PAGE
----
His weakening of Abu al-Nu`man is invalid, because Abu al-Nu`man’s deterioration did not affect what is narrated from him! al-Daraqutni said [as cited by Dhahabi in Mizan al-i`tidal (4:81)]: “He deteriorated at the end of his life, and no denounced hadith issued from him after his deterioration whatsoever, and he is trustworthy (thiqa).” As for what Ibn Hibban said, that “Many denounced things occurred in his narrations after his deterioration,” then al-Dhahabi refuted it when he said (4:8): “Ibn Hibban was unable to cite a single denounced narration from him, and the truth is just as Daraqutni said.”
Shaykh Muhammad ibn `Alawi al-Maliki said in his book Shifa’ al-fu’ad bi ziyarat khayr al-`ibad (p. 152):
Abu al-Nu`man’s deterioration neither harms nor is detrimental to his reliability, since Bukhari in his Sahih narrated over one hundred hadiths from him, and no narration was taken from him after his deterioration, as Daraqutni said…. The chain of transmission is all right, in fact I consider it good. The scholars have cited as evidence many chains that are like it or less strong than it.
Following are Saqqaf’s further comments, beginning with Albani’s charge against Shaykh al-Ghumari:
We know full well that it is Albani who betrays scholarly trust and deliberately misinforms the people, even if he accuses others of disinformation…. In weakening Abu al-Nu`man he has again acted faithlessly. His quotation from al-Burhan al-Halabi’s book al-Ightibat bi man rumiya bi al-ikhtilat (p. 23) is designed to pull the wool over the eyes of his followers and those who only read his works! For it is necessary to also know that those who are branded as suffering from deterioration in the aforementioned book are divided among those whose narrations were unaffected by their deterioration and those whose narrations were affected. Abu al-Nu`man belongs to the first group, and al-Dhahabi made this clear in al-Mizan (4:8). Therefore our reply to Albani is: Shaykh al-Ghumari did not miss anything concerning this matter of deterioration, because he is a hadith scholar and a master memorizer (hafiz), however, it is you who have missed it, O slandering backbiter!
As for Albani’s quotation of Ibn Taymiyya’s claim in his al-Radd `ala al-Bakri (p. 68-74) whereby “a clear proof that it is a lie is the fact that no such opening existed above the house at all in the whole of the life of `A’isha”(!) then it is a weak objection which is no sooner brought up than cast out. Surely Imam al-Darimi and the scholars of the succeeding generations would know of such a detail better than latecomers. As for the authorities among the latter, then the hadith scholar and historian of Madina Imam `Ali al-Samhudi (d. 922) did not so much as look at Ibn Taymiyya’s objection, rather he confirmed the truth of Darimi’s narration by saying, after citing it in his Wafa’ al-wafa’ (2:549): al-Zayn al-Miraghi said: “Know that it is the Sunna of the people of Madina to this day to open a window at the bottom of the dome of the Prophet’s room, that is, of the blessed green dome, on the side of the Qibla.” I say: And in our time, they open the door facing the noble face (the grave) in the space surrounding the room and they gather there.”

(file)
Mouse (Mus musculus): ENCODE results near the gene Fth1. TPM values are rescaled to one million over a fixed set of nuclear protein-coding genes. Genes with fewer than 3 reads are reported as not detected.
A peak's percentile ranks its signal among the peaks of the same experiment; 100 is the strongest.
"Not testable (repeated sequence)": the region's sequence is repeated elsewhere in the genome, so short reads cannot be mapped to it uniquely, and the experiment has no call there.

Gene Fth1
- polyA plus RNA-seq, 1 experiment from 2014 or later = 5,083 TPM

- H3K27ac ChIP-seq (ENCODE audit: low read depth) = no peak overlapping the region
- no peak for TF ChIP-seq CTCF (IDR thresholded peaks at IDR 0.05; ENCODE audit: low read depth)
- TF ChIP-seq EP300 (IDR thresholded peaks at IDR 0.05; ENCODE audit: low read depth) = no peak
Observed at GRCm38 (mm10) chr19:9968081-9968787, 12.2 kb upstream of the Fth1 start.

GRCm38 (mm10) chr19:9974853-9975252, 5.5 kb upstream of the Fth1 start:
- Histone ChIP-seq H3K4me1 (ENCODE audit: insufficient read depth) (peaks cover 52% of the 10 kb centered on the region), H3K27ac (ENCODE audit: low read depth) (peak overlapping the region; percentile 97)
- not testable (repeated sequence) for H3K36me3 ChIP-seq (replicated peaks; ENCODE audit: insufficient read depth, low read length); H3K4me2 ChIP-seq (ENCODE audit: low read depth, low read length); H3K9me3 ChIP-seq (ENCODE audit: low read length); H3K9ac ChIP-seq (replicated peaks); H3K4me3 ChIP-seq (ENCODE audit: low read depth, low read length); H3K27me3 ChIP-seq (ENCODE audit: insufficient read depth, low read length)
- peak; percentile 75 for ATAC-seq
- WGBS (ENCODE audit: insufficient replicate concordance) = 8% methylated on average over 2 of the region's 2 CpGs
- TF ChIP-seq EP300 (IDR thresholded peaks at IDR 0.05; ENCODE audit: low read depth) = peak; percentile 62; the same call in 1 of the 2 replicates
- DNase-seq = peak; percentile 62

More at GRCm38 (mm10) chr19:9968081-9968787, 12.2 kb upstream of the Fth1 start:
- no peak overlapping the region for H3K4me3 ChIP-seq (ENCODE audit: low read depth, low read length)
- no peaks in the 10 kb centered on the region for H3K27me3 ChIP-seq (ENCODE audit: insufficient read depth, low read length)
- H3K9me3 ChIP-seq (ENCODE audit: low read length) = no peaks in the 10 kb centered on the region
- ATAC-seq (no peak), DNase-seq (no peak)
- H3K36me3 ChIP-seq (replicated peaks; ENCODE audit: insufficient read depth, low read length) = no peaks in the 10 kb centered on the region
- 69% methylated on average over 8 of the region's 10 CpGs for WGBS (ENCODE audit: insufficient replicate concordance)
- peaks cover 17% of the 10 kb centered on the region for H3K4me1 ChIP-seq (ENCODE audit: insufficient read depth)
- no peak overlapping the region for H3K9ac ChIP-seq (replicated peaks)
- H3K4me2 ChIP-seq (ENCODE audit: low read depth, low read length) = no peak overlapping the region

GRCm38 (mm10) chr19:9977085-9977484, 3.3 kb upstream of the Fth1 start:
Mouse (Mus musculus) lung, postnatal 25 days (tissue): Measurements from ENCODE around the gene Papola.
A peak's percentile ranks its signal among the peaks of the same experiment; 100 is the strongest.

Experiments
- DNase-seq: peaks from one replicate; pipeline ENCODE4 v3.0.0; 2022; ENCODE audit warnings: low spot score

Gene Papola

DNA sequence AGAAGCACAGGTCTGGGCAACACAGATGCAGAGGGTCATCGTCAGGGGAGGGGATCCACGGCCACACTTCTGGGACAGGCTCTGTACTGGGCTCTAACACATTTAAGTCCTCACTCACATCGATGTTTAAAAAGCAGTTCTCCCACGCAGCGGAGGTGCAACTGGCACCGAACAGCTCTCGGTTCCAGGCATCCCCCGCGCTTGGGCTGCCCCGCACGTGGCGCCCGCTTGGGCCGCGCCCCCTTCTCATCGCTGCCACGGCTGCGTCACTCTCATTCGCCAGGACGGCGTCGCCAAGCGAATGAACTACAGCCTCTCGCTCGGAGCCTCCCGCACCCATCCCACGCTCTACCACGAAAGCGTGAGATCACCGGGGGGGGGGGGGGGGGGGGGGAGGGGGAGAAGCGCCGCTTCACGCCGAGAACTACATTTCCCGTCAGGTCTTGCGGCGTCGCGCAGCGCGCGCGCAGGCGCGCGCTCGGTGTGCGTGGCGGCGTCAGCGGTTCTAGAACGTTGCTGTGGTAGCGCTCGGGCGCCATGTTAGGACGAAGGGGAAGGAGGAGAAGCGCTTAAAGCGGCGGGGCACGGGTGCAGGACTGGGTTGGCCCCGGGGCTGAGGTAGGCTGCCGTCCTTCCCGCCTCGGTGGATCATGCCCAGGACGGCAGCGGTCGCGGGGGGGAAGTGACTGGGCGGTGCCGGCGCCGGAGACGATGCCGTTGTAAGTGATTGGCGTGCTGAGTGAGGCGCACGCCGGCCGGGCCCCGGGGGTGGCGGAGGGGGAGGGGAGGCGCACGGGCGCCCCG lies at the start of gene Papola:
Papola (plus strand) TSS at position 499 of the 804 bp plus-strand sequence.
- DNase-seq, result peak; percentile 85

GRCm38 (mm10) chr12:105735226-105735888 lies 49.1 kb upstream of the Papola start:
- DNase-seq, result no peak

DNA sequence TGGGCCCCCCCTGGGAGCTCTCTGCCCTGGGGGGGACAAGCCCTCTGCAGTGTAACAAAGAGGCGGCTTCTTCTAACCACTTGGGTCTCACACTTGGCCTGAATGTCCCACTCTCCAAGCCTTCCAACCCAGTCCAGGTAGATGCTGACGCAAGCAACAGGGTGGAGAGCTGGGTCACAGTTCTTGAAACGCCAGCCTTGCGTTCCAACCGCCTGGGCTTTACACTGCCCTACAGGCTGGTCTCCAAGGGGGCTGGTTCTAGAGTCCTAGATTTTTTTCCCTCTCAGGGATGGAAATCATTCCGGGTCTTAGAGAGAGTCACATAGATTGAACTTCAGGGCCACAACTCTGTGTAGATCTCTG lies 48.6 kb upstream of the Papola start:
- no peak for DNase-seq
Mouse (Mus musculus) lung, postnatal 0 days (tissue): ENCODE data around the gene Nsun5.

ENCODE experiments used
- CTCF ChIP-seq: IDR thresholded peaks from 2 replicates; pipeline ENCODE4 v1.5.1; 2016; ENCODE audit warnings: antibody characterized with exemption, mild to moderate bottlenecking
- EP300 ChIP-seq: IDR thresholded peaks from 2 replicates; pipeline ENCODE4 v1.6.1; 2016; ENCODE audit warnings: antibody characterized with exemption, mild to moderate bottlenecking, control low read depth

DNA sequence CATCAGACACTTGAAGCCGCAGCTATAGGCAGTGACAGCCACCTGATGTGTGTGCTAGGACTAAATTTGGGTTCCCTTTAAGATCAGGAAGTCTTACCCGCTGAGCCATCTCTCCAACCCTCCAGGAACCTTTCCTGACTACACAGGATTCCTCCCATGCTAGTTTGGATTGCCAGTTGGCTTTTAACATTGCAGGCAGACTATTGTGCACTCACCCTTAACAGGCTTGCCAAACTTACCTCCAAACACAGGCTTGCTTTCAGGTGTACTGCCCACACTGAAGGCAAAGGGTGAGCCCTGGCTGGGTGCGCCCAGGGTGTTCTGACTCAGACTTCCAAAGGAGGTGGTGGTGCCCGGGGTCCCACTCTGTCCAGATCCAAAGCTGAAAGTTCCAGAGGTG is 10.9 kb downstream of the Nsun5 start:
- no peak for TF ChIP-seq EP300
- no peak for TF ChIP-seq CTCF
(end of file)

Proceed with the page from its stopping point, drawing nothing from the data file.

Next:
So much for the claims of naysayers regarding istisqa’ through the Prophet.· The act of the Mother of the Believers `A’isha in the narration of Darimi is explicitly confirmed by Abu Talib’s famous line of poetry concerning istisqa’ through the Prophet as related in the book of istisqa’ in Bukhari’s Sahih:
`Abdullah ibn Dinar said: “I heard Ibn `Umar reciting the poetic verses of Abu Talib:
A fair-skinned one by whose face rainclouds are sought,
A caretaker for the orphans and protector of widows.
`Umar ibn Hamza said: Salim narrated from his father (Ibn `Umar) that the latter said:
“The poet’s saying came to my mind as I was looking at the face of the Prophet while he was praying for rain — and he did not get down till the rain water flowed profusely from every roof-gutter:
A fair-skinned one by whose face rainclouds are sought,
A caretaker for the orphans and protector of widows.
One sub-narrator added: “These were the words of Abu Talib.”
Note that in his translation of Bukhari (2:65), Muhammad Muhsin Khan alters the wording of the hadith to read: “A white person who is requested to pray for rain” in place of “by whose face rain is sought,” and Allah knows best the reason for this grave betrayal of the translator’s trust in the most important Islamic source after the Qur’an.